Born in Oxford, England, on the 17th March in 1846, Katherine Greenaway would go on to become one of the most prolific women illustrators of the 20th century. Through her whimsical children’s illustrations, she would bring a new lease of life to turn-of-the-century illustration and is now world-renowned as one of the best ‘Golden Age Illustrators’.
Her career began in the late 1870s when block printer Edmund Evans began printing her original piece of work ‘Under the Window‘ – one of the two books that she both wrote and illustrated, with the other being Marigold Garden in 1885. With her truly unique style, she created her own ‘Greenaway Children’, who were dressed in her own versions of late-eighteenth-century and Regency fashions: smock-frocks and skeleton suits for boys, high-waisted pinafores and dresses with mobcaps and straw bonnets for girls. By the late 19th century, ‘Greenaway Children’ were so ubiquitous, that Liberty of London adapted Kate Greenaway’s drawings as designs for actual children’s clothes. Following on from this, a full generation of mothers in liberal-minded “artistic” British circles – who called themselves “The Souls” and embraced the Arts and Crafts movement – dressed their daughters in Kate Greenaway pantaloons and bonnets.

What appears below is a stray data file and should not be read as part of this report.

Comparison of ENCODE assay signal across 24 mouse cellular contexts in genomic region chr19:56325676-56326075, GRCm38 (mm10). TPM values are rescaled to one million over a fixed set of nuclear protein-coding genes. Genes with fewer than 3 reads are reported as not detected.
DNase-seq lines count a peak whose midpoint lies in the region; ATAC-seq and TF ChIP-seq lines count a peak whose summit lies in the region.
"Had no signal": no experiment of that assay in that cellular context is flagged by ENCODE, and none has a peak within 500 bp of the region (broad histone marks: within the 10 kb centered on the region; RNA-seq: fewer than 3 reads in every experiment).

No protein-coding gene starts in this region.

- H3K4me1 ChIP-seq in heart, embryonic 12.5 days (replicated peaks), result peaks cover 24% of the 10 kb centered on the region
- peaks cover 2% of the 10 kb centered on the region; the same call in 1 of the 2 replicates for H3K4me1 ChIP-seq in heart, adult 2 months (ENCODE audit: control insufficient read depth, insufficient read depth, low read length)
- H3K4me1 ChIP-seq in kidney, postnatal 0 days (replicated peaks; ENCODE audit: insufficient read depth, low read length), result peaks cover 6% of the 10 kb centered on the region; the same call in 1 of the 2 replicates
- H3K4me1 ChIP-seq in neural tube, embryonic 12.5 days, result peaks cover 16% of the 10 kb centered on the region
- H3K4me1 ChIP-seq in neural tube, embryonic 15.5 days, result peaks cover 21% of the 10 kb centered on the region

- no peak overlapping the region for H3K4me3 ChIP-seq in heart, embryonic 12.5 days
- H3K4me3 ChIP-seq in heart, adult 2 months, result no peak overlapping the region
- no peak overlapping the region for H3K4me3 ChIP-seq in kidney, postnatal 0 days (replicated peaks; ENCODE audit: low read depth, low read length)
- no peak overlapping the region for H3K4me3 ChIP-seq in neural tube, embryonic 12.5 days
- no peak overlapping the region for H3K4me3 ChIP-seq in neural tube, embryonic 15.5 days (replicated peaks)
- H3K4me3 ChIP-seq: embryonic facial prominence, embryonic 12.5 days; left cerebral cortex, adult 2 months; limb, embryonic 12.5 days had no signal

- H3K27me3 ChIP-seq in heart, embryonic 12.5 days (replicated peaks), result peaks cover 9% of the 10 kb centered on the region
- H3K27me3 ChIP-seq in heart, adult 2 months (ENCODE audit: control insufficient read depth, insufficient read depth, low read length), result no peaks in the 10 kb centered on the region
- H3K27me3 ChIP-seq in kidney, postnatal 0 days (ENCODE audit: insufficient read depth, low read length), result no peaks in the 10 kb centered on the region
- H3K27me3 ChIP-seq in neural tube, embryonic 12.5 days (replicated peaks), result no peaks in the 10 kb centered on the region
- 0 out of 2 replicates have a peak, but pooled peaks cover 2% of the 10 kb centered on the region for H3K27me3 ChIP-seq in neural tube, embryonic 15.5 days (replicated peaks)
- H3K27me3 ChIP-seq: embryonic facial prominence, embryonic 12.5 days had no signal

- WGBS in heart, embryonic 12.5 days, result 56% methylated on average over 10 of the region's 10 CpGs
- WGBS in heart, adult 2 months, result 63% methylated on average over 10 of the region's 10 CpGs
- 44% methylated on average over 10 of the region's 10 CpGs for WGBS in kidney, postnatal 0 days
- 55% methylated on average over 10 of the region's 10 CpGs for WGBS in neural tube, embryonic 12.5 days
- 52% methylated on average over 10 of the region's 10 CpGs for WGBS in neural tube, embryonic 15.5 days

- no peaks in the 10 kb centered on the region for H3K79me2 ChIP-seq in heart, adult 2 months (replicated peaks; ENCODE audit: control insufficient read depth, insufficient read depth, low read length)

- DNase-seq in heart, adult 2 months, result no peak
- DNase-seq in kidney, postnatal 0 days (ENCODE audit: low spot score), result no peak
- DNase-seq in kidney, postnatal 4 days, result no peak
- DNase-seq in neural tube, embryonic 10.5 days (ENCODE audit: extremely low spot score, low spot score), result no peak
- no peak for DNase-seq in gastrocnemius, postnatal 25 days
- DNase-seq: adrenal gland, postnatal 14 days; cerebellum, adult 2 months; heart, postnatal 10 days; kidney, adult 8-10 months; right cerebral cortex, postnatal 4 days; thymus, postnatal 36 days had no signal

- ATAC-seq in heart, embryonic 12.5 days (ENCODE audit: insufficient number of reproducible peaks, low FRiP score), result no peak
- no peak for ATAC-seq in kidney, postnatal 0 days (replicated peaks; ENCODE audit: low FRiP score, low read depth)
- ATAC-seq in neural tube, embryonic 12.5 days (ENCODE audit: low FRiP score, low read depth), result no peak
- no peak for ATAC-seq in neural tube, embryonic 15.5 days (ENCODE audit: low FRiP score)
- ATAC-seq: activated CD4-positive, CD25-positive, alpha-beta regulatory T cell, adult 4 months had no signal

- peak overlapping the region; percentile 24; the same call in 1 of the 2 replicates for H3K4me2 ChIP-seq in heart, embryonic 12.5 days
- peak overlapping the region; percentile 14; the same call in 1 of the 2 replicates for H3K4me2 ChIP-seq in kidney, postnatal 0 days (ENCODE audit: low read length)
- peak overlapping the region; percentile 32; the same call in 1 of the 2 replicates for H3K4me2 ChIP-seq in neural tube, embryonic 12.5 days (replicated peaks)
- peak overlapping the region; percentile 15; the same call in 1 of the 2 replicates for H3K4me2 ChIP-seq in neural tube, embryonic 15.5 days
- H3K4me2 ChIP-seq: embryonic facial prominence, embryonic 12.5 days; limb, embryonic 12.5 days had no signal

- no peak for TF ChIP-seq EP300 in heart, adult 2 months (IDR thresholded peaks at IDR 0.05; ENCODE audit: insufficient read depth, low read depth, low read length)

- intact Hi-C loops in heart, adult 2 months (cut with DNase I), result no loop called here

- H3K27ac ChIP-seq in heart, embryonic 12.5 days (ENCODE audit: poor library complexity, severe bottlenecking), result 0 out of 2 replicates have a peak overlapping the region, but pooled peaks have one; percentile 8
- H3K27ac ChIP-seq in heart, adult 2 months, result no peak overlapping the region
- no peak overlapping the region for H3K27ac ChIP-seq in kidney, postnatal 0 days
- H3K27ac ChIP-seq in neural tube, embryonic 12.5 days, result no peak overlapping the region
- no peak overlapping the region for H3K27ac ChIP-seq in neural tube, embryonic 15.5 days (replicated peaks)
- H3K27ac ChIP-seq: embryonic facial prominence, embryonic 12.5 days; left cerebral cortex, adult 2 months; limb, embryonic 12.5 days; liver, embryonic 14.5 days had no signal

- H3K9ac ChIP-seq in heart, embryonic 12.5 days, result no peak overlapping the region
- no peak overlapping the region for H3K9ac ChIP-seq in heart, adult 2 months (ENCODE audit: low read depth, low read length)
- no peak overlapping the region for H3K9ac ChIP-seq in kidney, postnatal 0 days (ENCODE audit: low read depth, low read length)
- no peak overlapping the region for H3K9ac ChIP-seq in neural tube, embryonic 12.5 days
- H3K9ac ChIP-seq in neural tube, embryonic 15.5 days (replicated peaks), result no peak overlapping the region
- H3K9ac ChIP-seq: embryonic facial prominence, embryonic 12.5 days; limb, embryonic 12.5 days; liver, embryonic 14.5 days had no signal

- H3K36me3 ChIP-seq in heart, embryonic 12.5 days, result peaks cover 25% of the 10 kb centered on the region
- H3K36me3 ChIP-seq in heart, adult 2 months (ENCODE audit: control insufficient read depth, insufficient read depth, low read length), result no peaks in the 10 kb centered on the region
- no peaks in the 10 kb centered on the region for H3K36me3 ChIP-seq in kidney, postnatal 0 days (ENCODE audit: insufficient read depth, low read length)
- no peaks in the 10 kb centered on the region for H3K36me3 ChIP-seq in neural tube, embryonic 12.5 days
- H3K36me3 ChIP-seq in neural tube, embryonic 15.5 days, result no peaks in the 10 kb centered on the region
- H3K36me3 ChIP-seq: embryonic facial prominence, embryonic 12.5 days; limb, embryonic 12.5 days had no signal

In celebration of her 175th birthday, we’ve collected some of the most beautiful illustrations of Kate Greenaway from her illustrious career.
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